I planted a lot of new things this fall- more trees, shrubs, etc.  It's all of the edible sort in an effort to gain parent plants that will eventually make up our food forest.  I had thought when I ordered them that I would simply put these plants in the designated food forest area but was glad I didn't when I saw that my neighbor's small apple trees were eaten by deer.  We have too much invested to have that happen.  I have a number of plum, cherry, nectarine seeds that I'll stratify and plant in the spring.  We already moved a bunch of wild blackberries into the area where the goats had cleared out space.  I thought those had died off but scratching the canes reveals a different story.

There's a little bit of winter pruning to do.  I started with the pre-existing trees, still need to do all of the others though.  

The baby goat, Dawn, has grown really fast.  We plan to breed her as soon as she hits 90lbs.  I think that even with her extra teat she could be a good milker, but we have to find out sooner than later since feeding extra goats cost money.  As much fun as pet goats sound, around here they need to earn their feed.  

New mama drama.

The farm has a lot of new, first time mamas.  It's been interesting.  I'm just going to split this by type for clarity.

Chickens: Most of my chickens are naturals.....not all though.  I have an old hen who usually does great, this year though she managed to get the eggs so dirty they suffocated....that was a first.  I don't know that we even had a good hen hatch this year on chicken eggs....most of them were incubator babies adopted back out the the hens to raise....and the adoptions went all.  Except one.  Of course it was the mama with the suffocated eggs.  Oh well.

Ducks: I had lots of ducks eggs this year, ALL very fertile, but only one broody duck.  The broody duck was a Rouen and I'd read when we bought the Rouens that they were decent mothers.  Yeah, right!  So this mama duck hides her nest and we didn't even find it until hatching time.  Where would be the best possible place for a nest????  Our burn pile of course! (We had an inkling she might be in there so we didn't start a fire) She had a lot of eggs in there too.  The problem with uncontrolled nesting (this applies to the goose and turkey I'll tell you about further down too) is that they lay eggs daily and by the time they get the nest they want, they have a lot of older eggs that get buried or they might have some that will hatch days before the rest.  So with mama duck, her eggs hatched over a couple of days.  We saw the first duckling strayed from the nest and was hiding in the grass, so we tried to put it with the incubator hatched ducklings.  The problem is that it was imprinted to mama duck, so it kept getting away.  It died by drowning in the duck pool.  The next duckling died by chilling, as did the one after that.  So by that time we found the nest and she'd left it because she had one duckling.  I debating a good deal to take that duckling from her but they really wanted to be together, so I let them.  It disappeared.  She lost it the very next day.  All the while since she'd abandoned her nest, she had several babies in shell that were hatchable that died in the shell.  Needless to say, we aren't letting ducks hatch their own duckling again.  The only ducklings we have are the incubator ones....which are doing great!  I just set up a broody chicken with 4 ducks eggs so we'll have more ducklings coming (not that we need more ducklings, but she was a really stubborn broody- may as well put her to work).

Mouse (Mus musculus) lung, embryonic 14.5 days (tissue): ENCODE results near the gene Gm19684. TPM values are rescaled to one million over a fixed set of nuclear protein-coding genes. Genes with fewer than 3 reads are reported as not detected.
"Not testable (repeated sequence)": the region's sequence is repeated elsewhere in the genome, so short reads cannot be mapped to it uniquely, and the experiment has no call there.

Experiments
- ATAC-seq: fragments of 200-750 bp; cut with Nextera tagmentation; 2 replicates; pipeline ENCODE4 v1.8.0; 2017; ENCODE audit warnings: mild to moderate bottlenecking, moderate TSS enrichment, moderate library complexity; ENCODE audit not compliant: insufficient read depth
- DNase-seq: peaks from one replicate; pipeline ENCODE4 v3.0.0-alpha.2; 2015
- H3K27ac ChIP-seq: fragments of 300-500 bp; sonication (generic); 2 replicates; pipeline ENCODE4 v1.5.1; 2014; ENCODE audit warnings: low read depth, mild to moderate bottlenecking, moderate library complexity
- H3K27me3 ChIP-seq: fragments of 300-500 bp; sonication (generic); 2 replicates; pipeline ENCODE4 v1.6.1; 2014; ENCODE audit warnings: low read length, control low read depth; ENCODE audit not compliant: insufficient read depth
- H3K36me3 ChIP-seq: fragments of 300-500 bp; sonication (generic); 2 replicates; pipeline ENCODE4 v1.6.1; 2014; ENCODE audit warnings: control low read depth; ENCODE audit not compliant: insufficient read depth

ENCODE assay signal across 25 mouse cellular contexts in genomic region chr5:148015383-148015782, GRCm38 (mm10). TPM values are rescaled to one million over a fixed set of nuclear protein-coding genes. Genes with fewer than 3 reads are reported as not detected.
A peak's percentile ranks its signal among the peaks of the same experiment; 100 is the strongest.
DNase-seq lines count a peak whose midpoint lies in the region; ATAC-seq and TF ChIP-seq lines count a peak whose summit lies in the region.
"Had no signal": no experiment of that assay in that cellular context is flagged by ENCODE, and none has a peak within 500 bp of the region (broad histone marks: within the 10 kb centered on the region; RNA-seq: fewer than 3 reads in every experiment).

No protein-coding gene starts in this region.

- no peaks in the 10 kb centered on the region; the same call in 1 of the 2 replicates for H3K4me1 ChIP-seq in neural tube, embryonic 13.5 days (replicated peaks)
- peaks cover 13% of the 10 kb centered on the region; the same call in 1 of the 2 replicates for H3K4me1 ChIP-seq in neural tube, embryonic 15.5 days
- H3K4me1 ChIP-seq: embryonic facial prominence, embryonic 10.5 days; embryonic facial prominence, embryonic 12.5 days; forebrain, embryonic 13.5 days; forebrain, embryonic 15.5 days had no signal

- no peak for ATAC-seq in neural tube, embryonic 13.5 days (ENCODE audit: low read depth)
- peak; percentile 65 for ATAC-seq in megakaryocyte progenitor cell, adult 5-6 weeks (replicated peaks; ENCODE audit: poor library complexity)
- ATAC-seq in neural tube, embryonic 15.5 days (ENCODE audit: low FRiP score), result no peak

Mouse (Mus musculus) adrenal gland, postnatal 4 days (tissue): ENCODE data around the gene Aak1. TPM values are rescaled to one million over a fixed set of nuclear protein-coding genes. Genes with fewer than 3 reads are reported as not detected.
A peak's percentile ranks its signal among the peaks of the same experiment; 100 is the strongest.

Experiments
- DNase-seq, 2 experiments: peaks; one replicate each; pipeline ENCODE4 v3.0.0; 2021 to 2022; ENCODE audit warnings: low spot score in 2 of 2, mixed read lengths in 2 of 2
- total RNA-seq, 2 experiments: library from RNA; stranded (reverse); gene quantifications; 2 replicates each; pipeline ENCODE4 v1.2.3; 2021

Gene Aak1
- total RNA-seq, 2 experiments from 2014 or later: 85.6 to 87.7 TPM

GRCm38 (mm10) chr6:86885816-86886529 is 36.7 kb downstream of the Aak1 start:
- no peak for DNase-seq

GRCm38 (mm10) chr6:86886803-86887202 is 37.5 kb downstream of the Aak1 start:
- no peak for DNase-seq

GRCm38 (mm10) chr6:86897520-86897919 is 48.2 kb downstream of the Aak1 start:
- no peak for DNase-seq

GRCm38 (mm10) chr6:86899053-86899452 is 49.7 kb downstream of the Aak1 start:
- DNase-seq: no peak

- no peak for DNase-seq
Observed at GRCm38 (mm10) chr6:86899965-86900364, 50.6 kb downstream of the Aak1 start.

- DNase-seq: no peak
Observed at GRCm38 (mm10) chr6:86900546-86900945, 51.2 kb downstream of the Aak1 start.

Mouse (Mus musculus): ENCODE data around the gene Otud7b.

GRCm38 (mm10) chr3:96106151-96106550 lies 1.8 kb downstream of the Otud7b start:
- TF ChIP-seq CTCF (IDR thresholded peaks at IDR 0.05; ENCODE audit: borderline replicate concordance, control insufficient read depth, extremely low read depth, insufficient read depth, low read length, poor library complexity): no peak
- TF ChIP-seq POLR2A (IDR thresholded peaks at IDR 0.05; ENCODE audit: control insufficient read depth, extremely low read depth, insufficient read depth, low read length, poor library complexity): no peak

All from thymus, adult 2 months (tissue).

Turkeys: Both turkey hens were broody and apparently 8-10 eggs each.  Turkey mama #1 had a similar problem to duck mama, in that she had too many eggs of different ages.  So first baby hatched too soon, wandered off and chilled.  Second baby, didn't make it out of the shell.  Third and Fourth were healthy.  The three remaining eggs I put in the incubator since they were so far behind, they would have died in the shell.  They hatched in the incubator 1-2 weeks later- yes, the last was about 2 weeks after the first one.  Crazy!  Turkey hen #2 had a much better hatch.  10 eggs, all but 2 hatched with healthy babies.  So the tally is Turkey #1 with 2 babies, Turkey #2 with 8 babies, incubator 5 babies + 3 delayed hatchlings from mama #1.  18 babies.  Now we are down to 12.  Mama 1 still has her two.  Mama 2 has 5 babies now.  We have 5 former incubator babies, 1 from turkey 1's hatch, 4 from the original incubator batch.

Geese:  Geese.  You know how it's widely known you shouldn't mess with a goose on a nest, well thats exactly what I had to do tonight.  So similar problem- nest full of eggs, hatching on different days and babies try to explore, only this mama put her nest in the hay shed.  So 4 babies hatch and were trapped between the wall and  the hay.  I ran Lucy out of the shed, rescued babies, put them in a brooder.  Two days later Lucy reclaimed them.  Strong mama instinct there, even if she didn't have any common sense.

Thursday, June 6, 2013

Strawberries and poults